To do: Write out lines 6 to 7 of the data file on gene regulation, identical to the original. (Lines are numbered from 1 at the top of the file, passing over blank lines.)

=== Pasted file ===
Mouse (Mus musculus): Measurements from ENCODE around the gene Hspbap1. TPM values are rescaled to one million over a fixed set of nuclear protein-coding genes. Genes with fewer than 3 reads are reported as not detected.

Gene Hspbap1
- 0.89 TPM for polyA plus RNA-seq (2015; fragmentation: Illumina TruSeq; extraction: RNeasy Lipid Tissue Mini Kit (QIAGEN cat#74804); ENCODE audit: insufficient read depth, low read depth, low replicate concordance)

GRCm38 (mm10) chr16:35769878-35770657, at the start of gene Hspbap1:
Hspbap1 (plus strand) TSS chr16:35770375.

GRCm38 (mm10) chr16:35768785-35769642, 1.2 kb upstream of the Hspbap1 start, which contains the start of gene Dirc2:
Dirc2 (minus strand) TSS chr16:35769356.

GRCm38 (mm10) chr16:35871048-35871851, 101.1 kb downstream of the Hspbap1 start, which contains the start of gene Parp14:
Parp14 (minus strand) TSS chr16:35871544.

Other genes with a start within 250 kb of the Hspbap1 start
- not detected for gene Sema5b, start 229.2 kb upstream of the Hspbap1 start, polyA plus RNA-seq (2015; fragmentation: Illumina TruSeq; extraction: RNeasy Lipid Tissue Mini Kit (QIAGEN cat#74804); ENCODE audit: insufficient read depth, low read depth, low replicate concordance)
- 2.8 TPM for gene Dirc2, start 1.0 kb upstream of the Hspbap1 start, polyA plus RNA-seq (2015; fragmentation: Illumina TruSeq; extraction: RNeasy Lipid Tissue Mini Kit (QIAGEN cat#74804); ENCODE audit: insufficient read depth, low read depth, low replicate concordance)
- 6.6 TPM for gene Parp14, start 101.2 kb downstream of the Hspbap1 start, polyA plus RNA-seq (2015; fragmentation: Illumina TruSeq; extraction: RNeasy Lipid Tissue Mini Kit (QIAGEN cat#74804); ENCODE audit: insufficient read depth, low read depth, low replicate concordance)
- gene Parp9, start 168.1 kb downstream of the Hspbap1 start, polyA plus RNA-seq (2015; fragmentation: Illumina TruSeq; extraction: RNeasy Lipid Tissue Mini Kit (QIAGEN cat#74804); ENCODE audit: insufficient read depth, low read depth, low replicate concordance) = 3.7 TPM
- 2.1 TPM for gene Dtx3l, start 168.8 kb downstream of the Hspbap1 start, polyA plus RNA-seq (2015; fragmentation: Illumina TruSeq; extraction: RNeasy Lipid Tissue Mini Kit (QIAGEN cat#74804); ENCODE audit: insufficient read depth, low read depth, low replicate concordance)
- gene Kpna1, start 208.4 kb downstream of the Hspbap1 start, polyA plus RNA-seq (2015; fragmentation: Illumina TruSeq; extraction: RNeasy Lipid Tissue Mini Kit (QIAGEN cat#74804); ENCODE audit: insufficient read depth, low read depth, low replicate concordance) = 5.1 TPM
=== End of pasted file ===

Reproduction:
GRCm38 (mm10) chr16:35768785-35769642, 1.2 kb upstream of the Hspbap1 start, which contains the start of gene Dirc2:
Dirc2 (minus strand) TSS chr16:35769356.